Archive for the ‘ Politics & Government ’ Category

Evangelicals, Morality, & Politics

I came across a new poll yesterday that I wish could have surprised me more than it did. It’s only one poll, but, sadly, it mirrors what I have been observing in recent years, especially since the last presidential campaign. It’s about people like me: white evangelicals. Here’s what it shows:

I can hear the response already: well, God can use people in public office who are not Christians. I agree. He can. But please show me any Scripture that encourages Christians to actively promote ungodly, immoral people as our political leaders.

My greatest concern is not for our national politics; rather, it’s for the witness we are supposed to be to the world. We are supposed to be the salt that preserves what is righteous and good. We are supposed to be lights that reveal the path God wants all to follow.

I’ll just let the apostle Paul end my blog today. Chapter 5 of Ephesians says what I think we need to hear:

But immorality or any impurity or greed must not even be named among you, as is proper among saints. . . .

Let no one deceive you with empty words, for because of these things the wrath of God comes upon the sons of disobedience.

Therefore do not be partakers with them; for you were formerly darkness, but now you are Light in the Lord; walk as children of Light (for the fruit of the Light consists in all goodness and righteousness and truth), trying to learn what is pleasing to the Lord.

Do not participate in the unfruitful deeds of darkness, but instead even expose them; for it is disgraceful even to speak of the things which are done by them in secret.

But all things become visible when they are exposed to the light. . . .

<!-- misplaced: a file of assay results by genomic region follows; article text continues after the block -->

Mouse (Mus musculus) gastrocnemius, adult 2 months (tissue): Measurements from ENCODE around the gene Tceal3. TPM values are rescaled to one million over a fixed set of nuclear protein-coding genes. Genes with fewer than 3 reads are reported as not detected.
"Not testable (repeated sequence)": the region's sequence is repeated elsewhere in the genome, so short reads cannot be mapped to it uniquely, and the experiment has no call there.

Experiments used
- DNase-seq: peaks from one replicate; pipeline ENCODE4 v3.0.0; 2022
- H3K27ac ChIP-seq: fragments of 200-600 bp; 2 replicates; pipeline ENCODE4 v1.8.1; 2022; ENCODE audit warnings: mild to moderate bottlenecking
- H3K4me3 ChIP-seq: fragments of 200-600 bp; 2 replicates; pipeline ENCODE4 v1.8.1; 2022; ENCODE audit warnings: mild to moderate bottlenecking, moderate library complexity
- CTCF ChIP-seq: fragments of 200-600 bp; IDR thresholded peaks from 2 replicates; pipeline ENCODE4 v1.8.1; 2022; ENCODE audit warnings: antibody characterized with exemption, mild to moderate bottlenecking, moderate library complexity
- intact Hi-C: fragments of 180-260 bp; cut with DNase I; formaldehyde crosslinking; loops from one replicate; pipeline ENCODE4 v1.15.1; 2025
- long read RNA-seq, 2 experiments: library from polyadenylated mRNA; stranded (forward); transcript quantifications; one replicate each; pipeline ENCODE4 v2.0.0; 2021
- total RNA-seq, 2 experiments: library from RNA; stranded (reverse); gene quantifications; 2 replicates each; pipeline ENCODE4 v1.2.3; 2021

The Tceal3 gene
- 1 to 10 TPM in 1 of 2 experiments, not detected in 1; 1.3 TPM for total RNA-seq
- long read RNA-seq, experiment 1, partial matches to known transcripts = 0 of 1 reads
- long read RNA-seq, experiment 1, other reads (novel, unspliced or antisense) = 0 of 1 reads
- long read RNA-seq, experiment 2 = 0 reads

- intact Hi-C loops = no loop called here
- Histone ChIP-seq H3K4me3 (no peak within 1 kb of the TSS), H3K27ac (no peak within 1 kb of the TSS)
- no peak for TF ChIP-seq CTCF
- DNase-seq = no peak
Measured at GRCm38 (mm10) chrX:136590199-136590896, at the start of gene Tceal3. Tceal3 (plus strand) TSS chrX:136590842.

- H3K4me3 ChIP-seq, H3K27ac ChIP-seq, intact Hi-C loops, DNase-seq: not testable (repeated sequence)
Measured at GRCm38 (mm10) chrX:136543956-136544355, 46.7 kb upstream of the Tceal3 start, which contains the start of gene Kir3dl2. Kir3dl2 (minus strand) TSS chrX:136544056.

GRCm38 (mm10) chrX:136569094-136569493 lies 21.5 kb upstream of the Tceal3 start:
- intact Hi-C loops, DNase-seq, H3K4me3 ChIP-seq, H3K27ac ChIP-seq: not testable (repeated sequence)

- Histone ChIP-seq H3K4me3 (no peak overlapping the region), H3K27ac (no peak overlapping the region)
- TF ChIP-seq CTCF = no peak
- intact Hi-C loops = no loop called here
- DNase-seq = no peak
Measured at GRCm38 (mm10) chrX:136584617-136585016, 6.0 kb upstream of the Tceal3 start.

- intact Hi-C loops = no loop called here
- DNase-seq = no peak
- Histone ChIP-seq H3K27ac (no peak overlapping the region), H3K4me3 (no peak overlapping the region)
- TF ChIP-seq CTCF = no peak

Therefore be careful how you walk, not as unwise men, but as wise, making the most of your time because the days are evil.

Virginia: A Trump Referendum?

There’s no way to sugarcoat for Republicans the results of Tuesday’s elections, especially in Virginia, where prognosticators thought the governor’s race would be close. It wasn’t. Republican candidate Ed Gillespie lost by 9 points to Democrat Ralph Northam.

It’s difficult to argue that the fault lies wholly with Gillespie when the results were the same down ballot also. The lieutenant governor and attorney general races were also Democrat victories. The most stunning outcome is that a House of Delegates, which Republicans controlled with a super-majority, is now likely to reverse course and be controlled by Democrats—a few races are still too close to call, but even if Republicans retain a majority, the margin will be slim.

New Jersey’s elections were also Democrat gains, as Gov. Chris Christie has become increasingly unpopular in the past few years.

Back to Virginia. Polling shows that of those who voted, 17% were voting because they ardently supported Donald Trump, but nearly double the number, 33%, voted for exactly the opposite reason: they ardently opposed Trump.

You can’t have that kind of disparity and expect a good outcome for Republicans. Most commentators I’ve read see what happened in Virginia not only as a referendum on President Trump but a harbinger of what might await Republicans in the 2018 midterm elections.

It’s conceivable that they could lose control of both houses of Congress in 2018. The more vulnerable house is the Senate, and if that goes Democrat, all who were hoping for a reworking of the Supreme Court will see their hopes dashed. No Democrat Senate is going to confirm a solid conservative constitutionalist to the Court.

Trump will continue to nominate should vacancies occur, but I predict that, because he will want to be perceived as a winner, he will abandon the quest to find good conservatives and will instead promote nominees acceptable to Democrats. That’s what happens when someone without principles is awarded the authority of the presidency.